Hunting shouldn’t be complicated by a pack loaded with gizmos and gadgets. We know the standard list of maps, compass, GPS, time chart (I print mine on the back of my license), knife, headlamp, dry socks, tick nippers, transportation tag…the list is long and doesn’t leave much room in a hunting pack. Here are a few small things you should have, and others that you’ll want.
The smallest hunting tool in my back is the Deer Cutter. The first thing I do after getting settled in the stand is get out my Deer Cutter. It replicates sounds made by squirrels cutting a nut or eating corn. Subconsciously, it puts deer at ease after I’ve made noise going through the woods. Squirrels are nature’s alarm system. If they’re relaxed enough to eat it seems as though everything is as it should be. I use Deer Cutter during turkey season, too. Turkeys have excellent hearing. A little reassurance to them is helpful. Deer Cutter takes a little practice before you head into the woods. Use it long enough to relax the deer and turkeys without over using it. A minute or two is all it takes a squirrel to break open an acorn.
Not much ruins a hunt faster for me than being cold. My favorite hand warmer is made by Zippo. It lasts 12 hours when run continuously. It has no flame so I feel safe should I drop it from a tree stand into dry leaves and pine needles. There is no smell to give your presence away. It’s lightweight and fits in my pocket. It’s rugged enough that I feel confident it will last the rest of my hunting days.
Hot Hands hand warmers are another favorite. They’re light weight and flexible. Pockets at the small of your back, between your shoulder blades, on the back of your neck, and sometimes under arms are made for warmers like Hot Hands. They tuck into mittens and boots. I suggest keeping a few in your First Aid kit as well as your hunting pack. They can be placed under arms and in the groin (with fabric between skin and the Hot Hands) to help warm a hypothermic hunter.
Scent dispensers are invaluable. I use Seal-Tite Scent Dispenser by HME Products. You place scent on the felt before leaving home. The dispensers do have a tight seal that holds the scent in. You won’t disperse scent on your way to and from the stand, in your pack or your vehicle. These scent dispensers clip or hang in trees, and a reflective cord makes them easy to find by flashlight at the end of the day.
You can order replacement felts rather than buying a new set of dispensers. My dispensers last for years and the felts last at least a full season. I don’t use them only during deer season. During bear season I use them for anise oil and skunk essence. I can take skunk essence to the bait site in my hunting pack without the smell contaminating the Jeep.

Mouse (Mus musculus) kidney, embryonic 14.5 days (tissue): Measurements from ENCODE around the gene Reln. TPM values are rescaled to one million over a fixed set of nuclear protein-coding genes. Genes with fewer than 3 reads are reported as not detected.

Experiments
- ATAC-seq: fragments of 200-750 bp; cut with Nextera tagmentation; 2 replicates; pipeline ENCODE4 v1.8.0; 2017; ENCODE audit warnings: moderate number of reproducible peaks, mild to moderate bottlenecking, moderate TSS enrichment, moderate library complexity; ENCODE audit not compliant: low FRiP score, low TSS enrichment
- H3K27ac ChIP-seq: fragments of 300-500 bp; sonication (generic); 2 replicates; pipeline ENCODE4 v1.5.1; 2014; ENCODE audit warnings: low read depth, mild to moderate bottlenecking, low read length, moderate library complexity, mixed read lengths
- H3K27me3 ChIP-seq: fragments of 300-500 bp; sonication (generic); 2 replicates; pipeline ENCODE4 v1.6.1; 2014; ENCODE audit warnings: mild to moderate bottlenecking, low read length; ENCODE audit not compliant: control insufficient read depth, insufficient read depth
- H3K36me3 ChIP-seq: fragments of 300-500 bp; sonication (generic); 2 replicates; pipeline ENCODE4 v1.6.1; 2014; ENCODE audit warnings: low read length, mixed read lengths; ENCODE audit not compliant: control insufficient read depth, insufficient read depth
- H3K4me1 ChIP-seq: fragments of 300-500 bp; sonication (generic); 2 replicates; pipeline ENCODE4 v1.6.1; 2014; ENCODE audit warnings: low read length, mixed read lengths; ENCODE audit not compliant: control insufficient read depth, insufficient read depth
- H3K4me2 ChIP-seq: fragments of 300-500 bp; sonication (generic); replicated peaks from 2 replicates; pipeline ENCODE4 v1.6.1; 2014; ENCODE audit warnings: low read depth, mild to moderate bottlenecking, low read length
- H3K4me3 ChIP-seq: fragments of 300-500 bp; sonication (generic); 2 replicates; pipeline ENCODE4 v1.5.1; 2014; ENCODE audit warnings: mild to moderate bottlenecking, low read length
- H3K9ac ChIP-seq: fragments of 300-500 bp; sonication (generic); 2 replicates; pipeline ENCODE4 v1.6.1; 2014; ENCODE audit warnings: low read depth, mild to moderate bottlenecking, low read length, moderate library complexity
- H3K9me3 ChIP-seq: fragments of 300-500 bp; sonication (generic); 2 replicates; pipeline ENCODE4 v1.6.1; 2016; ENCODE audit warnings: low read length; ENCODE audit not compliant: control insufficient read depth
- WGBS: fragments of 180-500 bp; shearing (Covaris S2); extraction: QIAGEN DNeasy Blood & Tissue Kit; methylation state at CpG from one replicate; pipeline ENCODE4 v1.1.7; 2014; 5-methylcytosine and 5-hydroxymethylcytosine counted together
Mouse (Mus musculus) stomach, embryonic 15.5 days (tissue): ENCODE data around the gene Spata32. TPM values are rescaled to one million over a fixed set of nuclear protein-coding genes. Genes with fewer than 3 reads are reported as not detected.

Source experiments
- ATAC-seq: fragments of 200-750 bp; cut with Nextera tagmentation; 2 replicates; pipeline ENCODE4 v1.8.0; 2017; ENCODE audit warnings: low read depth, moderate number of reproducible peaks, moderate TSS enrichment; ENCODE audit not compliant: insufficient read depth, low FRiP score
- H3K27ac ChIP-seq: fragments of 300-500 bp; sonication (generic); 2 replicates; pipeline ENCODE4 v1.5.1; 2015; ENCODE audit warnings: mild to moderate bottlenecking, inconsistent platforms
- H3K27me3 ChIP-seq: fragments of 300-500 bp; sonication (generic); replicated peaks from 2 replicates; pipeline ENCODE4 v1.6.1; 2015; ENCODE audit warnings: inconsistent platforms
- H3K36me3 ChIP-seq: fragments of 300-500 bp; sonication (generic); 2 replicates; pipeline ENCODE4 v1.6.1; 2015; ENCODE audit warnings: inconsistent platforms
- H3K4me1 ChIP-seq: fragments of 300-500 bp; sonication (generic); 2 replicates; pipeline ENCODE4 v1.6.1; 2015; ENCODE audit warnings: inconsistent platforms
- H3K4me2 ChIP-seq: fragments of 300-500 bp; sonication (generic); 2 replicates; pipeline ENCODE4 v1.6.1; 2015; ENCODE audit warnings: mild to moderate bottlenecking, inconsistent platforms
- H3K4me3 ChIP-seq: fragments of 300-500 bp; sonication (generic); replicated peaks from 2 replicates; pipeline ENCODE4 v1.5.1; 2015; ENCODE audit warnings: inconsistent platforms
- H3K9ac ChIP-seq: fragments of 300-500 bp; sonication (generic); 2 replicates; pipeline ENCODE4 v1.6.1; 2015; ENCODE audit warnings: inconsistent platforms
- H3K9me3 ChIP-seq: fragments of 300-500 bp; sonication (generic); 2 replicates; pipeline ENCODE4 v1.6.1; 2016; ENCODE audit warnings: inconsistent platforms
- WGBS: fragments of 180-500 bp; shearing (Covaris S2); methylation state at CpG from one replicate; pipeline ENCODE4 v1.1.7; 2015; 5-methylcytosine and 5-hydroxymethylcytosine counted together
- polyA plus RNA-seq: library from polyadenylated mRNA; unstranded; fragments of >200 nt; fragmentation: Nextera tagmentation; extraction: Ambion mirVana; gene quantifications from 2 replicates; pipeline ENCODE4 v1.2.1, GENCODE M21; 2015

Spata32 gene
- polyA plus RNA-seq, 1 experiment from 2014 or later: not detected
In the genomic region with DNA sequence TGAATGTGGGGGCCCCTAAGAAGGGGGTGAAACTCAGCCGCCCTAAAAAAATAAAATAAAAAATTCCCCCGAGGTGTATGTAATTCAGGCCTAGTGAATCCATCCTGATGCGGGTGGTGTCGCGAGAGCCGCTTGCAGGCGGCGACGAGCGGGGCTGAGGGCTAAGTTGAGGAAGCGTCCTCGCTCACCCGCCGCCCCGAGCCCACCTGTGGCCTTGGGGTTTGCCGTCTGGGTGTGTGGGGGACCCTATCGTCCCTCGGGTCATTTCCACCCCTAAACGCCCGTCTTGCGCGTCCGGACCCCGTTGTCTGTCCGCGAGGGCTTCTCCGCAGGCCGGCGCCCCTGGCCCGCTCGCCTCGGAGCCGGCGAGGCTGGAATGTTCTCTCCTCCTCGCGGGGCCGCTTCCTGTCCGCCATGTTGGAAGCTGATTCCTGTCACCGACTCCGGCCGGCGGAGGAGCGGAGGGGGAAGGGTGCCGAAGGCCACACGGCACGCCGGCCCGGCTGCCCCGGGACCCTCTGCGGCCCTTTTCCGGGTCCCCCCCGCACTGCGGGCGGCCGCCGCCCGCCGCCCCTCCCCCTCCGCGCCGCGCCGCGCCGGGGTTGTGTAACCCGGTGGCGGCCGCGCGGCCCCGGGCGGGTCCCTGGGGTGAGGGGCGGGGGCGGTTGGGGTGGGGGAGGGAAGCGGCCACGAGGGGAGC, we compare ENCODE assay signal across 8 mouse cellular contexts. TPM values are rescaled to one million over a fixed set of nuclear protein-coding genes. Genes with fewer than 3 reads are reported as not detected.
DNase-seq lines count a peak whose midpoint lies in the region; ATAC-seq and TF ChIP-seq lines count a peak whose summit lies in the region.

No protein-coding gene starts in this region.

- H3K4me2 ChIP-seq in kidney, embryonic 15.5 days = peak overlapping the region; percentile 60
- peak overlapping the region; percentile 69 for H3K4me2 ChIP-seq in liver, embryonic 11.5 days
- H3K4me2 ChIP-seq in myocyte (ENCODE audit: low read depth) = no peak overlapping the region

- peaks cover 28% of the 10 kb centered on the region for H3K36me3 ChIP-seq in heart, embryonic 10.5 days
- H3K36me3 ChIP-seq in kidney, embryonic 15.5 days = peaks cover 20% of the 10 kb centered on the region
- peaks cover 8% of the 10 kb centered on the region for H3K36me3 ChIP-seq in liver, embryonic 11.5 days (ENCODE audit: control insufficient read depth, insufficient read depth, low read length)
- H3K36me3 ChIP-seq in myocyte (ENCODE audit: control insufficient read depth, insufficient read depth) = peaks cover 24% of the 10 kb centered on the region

Nobody leaves home planning to get lost but it happens. Clothes get wet and need to be dried. And sometimes it’s just nice to have a fire at the end of the day. If we’ve filled our tag there’s nothing like backstrap cooked over a campfire. Keep a fire starter and tinder in your hunting pack. Matches can get wet and lighters can fail but a fire starter and dry tinder will get the job done. My Gerber fire starter came with a lanyard, a whistle, and a waterproof container. The container keeps the rod and striker dry but is too small for tinder.
Lock & Lock boxes keep my tinder dry. They’re waterproof, come in assorted sizes, and are durable. It’s also a safe place to keep medications, your license and permits, and other small items to be sure they stay dry.
All of our tree stands have The Limb Grip so why would we need one in our hunting pack? The Limb Grip is a bow hook that grips my bow securely while I lift and lower it from my stand. If I’m going to be in the stand for an extended length of time I’ll have my hunting pack with me, and that needs to go up to the stand. The hook also works well with your rifle, hunting pack, camera bag and other equipment.
The wind blew hard one of the days we spent at bear camp. Tammy climbed down from the tree stand, pulled The Limb Grip from her hunting pack, and tied the 25 foot nylon paracord between three trees. She fashioned herself a ground blind using a piece of camo fabric from her hunting pack, and she was set to spend the day in the blind. The paracord is also handy when you need to tie something down or drag your deer, bear or other wild game out of the woods.
There’s one more item I need in my hunting pack during deer season. I have more than enough grunt calls. Most of them sit unused in the drawer. Their either too big or sound more like a duck than a buck. I didn’t know I needed The Executioner Grunt Call until I tried it in the living room one night. It’s smaller than any other grunt call I have but it sounds like a mature buck. If it’s not in my hunting pack it will be on the lanyard around my neck. I cannot wait to get this call into the woods during the rut.
These small items will help you be successful during your hunt. Good luck and safe shooting!